Now, if they decided to do a new Willow movie, I'd be all over that.

Edited by NBooth

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On 6/18/2015 at 6:25 PM, Peter T Chattaway said:

2019. With Ford returning.

With Lucas out of the picture, it's a safe bet the more sci-fi elements of KotCS will get dialed back, which I think is a pity. Then again, I'm in the distinct minority in my regard for Indy IV. So the question is--what Macguffin can they chase this time? Atlantis would be cool, and would fit with the time period--iirc, there was a huge boom in Atlantean stuff in the late 50s through the 60s. Indy's already done Atlantis in Indiana Jones and the Fate of Atlantis, but that was a LucasArts game, and so not really canon. 

My private wish is that they go small-scale, slow-boil horror and send Indiana to Arkham for some Lovecraftian adventures. But that won't happen in a million years.

Edited by NBooth

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I hope when I'm 73 I'm retired and not in need of $20 Million paychecks.  Yowsers.  After Indy watched the Angel of the Lord, Kali's demonic might, Christ's cup, and space aliens rocketing off once they found their Illudium Phosdex, what's he gonna find next?  God(s) and Monsters, indeed.

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FWIW, my post on the news.

NBooth wrote:
: With Lucas out of the picture, it's a safe bet the more sci-fi elements of KotCS will get dialed back, which I think is a pity. Then again, I'm in the distinct minority in my regard for Indy IV. So the question is--what Macguffin can they chase this time? Atlantis would be cool, and would fit with the time period--iirc, there was a huge boom in Atlantean stuff in the late 50s through the 60s.

Hmmm. Yeah, one of *my* questions concerns the setting: the first three films were made in the '80s and set in the '30s, and the fourth film was made in '08 and set in '57, so if the next film comes out in '19 (the same year Blade Runner happens!), it would presumably have to take place in '68 or somewhere thenabouts.

I realize that Lucas is out of the picture now, but consider this: Lucas said one of the reasons for going UFO in the fourth film was that the first three films were patterned after the adventure serials of the 1930s, and he felt that a film set in the 1950s should be patterned after the dominant genre of that era (and there *were* a lot of flying-saucer movies then). So what's the dominant SF/adventure/fantasy genre of the late 1960s or early 1970s? If Lucas were still kicking around, he might have some interesting ideas here, and if JJ Abrams were in charge of this film, you just know he'd find some way to turn it into a 1930s lovefest (the age of the characters be damned!), but with Spielberg still in charge, I have no idea what to expect. (Spielberg *has* made "serious" films set around this era -- Bridge of Spies set in the early 1960s, Munich set in the early 1970s -- but would he necessarily want to "go there" with Indy?)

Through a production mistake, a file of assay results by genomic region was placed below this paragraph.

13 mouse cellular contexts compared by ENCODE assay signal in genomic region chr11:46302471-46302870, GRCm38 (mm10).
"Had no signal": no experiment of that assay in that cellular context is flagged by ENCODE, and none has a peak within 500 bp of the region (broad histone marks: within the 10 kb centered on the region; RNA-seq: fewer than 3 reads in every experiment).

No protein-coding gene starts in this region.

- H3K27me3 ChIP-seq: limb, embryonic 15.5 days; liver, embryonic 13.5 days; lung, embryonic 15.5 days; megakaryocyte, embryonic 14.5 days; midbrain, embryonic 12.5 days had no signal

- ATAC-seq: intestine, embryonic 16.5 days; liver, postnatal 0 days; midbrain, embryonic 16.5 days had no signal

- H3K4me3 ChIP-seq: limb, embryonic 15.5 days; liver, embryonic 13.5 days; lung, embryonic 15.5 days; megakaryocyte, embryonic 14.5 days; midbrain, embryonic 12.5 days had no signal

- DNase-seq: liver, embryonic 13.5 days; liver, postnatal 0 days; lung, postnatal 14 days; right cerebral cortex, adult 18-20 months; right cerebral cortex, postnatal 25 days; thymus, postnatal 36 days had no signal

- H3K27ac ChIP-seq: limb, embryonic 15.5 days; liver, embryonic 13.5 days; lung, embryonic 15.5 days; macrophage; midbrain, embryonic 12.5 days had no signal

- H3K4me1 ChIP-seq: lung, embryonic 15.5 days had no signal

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The late sixties/early seventies offer all kinds of interesting possibilities. I'd be interested in seeing them continue the Judeo-Christian thread of RAIDERS and CRUSADE but take a different angle by evoking the Satanic horror films of that period. You could also draw from the legacy of Hammer films (INDIANA JONES AND THE GOLDEN VAMPIRES, perhaps?).

That said, I don't think Spielberg would go for another horror-inflected Indy flick. But that's kinda what I'd be interested in.

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I'm up for anything Indy that involves Harrison Ford and Steven Spielberg. Excited! = me. Back in 2008, I watched Indiana Jones and the Kingdom of the Crystal Skull three times in theaters when I was living in DC. I don't think I've ever seen a movie in theaters three times before or since. I absolutely adored it; the film was a great comfort to me at that point in my life. All Indy movies are. So excited for this news! 

Edited by Tyler Beane Kelly

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Posted (edited)

July 19, 2019

No mention of LaBeouf, of course. No mention, either, of Lucas--which, honestly, worries me a bit (then again, I'm one of those folks who thinks KotCS is an underrated gem). With Spielberg at the helm, I should hope Disney will be able to resist (or he'll be able to resist them) Marvel-izing at least this movie (but, y'know, if they continue the franchise in some way with a new lead, then all bets are off).

Then again, looking over the thread, I see I've said all this already, said it all.

Edited by NBooth

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A 75 year old Harrison Ford beating up commies while hunting antiquities?  Without Mutt in tow?  Movie magic at its finest.